Desert Isle Keeper
The Unsinkable Greta James
Whew, this one hurt – but in a good way. If you’ve ever experienced the death of a parent and then had to learn how to get on with a parent you weren’t particular close to, The Unsinkable Greta James is a touching experience that will strike a chord with you. If you haven’t, it’ll still give you a warm and trenchant peek into the life of a woman struggling with deep loss and fording her way to emotional renewal. It’s also YA novelist Jennifer E. Smith’s first adult novel, and manages a nice, mature tone.
Fiery rebel musician Greta James is hiding out in a remote woodland cabin after a very public meltdown at a large concert. That moment, captured by cameras in the crowd followed by bad reviews for her latest song, put a stopper on her meteoric rise. The sight that precipitated the meltdown was a fan bearing a sign reading “Goodbye Greta’s Mom.” The death of her beloved mother, her closest supporter, from a ruptured brain aneurism had wounded Greta deeply, and the sign pushed her over the edge in a grief-induced haze. She had been touring and unable to say goodbye to her mother while she was still alive. Now Greta finds herself unable to play the guitar, which naturally brings her career to a halt.
But then Greta’s brother Asher urges her to get out of the house. She finds herself taking a planned Alaskan cruise with her father, the salty professor Conrad, who loves his daughter but cannot support the career and avocation she in turn adores. The cruise had been intended as a fortieth anniversary vacation for Conrad and Greta’s mom, so Greta and Asher think it’s best he doesn’t go alone. As fathe and daughter travel the ocean, they bond, mourn their loss of wife and mother, and try to figure out their next steps. For Greta, that step could include a shipboard romance with a man named Ben, but he comes with some major strings attached.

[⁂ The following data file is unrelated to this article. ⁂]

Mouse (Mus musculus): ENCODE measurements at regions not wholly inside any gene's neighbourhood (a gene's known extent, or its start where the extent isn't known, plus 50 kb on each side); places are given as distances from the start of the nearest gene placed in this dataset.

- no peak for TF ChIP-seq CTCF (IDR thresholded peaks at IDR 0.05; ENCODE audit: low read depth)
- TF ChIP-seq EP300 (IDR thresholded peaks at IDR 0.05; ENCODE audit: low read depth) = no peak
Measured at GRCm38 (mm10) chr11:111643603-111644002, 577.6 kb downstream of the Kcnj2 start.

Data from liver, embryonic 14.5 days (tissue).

A warning for those who come for the book’s romantic content – The Unsinkable Greta James’ main romance has a happy-for-now, ambiguous ending. This is much more a lovely book about healing and growing beyond your pain and trauma.
I liked Greta as a heroine, and,I loved watching her come to articulate her pain and then regain herself piece by piece. I liked honest, down to earth Conrad, who comes to understand his daughter in time. Ben and his Jack London fetish is the naturally stiffer and stodgier counterpart to Greta and feels a bit more pat as a character, but not to the point of being offensive.
The heavy, stormy winter imagery Smith gives us shifts, in the end, to peace, a very fitting conclusion. The word pictures are perfect, and she neatly captures what life is like on a cruise ship.
My mother died ten years ago this year, and I had to build a relationship with my father in the wake of that loss. In a small way, I’ve stood in Greta’s shoes, and everything she goes through feels painfully authentic. The Unsinkable Greta James is fun, touching, sad, and warm. Beautiful all over.
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Lisa Fernandes is a writer, reviewer and recapper who lives somewhere on the East Coast. Formerly employed by Firefox.org and Next Projection, she also currently contributes to Women Write About Comics. Read her blog at http://thatbouviergirl.blogspot.com/, follow her on Twitter at http://twitter.com/thatbouviergirl or contribute to her Patreon at https://www.patreon.com/MissyvsEvilDead or her Ko-Fi at ko-fi.com/missmelbouvier
|Review Date:||March 3, 2022|
I really loved this book!! It was very much closed door and I rated it “clean” so I’m surprised to see the warm rating. Trying to think what could have made it warm?
Yep, that should be kisses! I’ll poke Caz vis this.